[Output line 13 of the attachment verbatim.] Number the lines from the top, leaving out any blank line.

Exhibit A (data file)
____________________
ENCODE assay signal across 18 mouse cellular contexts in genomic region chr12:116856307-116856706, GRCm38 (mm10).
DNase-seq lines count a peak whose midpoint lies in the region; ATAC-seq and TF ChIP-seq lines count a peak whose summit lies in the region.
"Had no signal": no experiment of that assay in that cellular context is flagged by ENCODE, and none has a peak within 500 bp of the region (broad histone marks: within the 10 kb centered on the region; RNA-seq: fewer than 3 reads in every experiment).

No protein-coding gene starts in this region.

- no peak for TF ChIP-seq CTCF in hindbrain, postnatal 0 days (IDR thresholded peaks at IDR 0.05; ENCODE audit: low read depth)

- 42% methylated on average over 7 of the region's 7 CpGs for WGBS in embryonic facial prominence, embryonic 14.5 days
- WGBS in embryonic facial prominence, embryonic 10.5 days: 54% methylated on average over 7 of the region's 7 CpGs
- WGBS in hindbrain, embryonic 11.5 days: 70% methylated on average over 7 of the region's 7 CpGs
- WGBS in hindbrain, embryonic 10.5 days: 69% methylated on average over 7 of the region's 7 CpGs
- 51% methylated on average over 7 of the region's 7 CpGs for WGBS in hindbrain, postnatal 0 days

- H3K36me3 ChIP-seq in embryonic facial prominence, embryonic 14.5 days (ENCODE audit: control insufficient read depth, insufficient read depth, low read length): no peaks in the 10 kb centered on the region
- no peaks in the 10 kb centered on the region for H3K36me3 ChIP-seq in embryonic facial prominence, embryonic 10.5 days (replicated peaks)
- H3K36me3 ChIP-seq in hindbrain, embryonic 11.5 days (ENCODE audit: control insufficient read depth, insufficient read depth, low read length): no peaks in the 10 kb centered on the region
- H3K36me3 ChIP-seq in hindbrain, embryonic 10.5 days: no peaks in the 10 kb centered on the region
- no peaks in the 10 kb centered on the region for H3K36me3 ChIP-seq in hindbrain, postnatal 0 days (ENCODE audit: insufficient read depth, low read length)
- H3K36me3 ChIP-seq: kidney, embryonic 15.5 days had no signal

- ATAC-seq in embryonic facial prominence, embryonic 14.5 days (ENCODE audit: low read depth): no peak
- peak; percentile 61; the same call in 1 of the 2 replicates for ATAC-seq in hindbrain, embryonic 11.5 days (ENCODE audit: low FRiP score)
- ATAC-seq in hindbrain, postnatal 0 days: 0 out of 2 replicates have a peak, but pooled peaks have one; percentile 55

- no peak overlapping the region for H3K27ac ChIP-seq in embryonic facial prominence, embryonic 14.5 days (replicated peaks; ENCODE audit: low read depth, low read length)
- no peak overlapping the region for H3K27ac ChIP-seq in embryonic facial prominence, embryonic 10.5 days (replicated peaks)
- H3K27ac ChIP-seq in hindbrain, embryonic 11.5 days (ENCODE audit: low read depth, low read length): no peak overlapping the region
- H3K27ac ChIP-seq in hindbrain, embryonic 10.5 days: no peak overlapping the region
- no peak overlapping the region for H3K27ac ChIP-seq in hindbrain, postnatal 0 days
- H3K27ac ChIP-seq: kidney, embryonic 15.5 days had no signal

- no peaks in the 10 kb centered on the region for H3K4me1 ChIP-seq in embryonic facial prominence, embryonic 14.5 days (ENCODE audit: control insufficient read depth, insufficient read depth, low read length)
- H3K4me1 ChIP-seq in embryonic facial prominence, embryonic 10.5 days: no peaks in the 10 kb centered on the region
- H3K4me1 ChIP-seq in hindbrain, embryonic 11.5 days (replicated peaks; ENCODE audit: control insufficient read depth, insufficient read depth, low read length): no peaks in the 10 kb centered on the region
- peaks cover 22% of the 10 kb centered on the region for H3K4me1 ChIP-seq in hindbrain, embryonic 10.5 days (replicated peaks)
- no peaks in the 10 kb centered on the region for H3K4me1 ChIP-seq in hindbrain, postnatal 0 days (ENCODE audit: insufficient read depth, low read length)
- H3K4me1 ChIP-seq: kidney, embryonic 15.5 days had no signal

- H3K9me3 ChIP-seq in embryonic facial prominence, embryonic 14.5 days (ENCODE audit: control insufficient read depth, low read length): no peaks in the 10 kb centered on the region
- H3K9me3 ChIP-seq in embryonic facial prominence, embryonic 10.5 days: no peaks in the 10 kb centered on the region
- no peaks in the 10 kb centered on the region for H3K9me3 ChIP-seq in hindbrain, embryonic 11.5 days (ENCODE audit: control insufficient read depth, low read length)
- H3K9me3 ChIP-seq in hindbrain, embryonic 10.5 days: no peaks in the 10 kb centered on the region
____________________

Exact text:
- H3K36me3 ChIP-seq in hindbrain, embryonic 11.5 days (ENCODE audit: control insufficient read depth, insufficient read depth, low read length): no peaks in the 10 kb centered on the region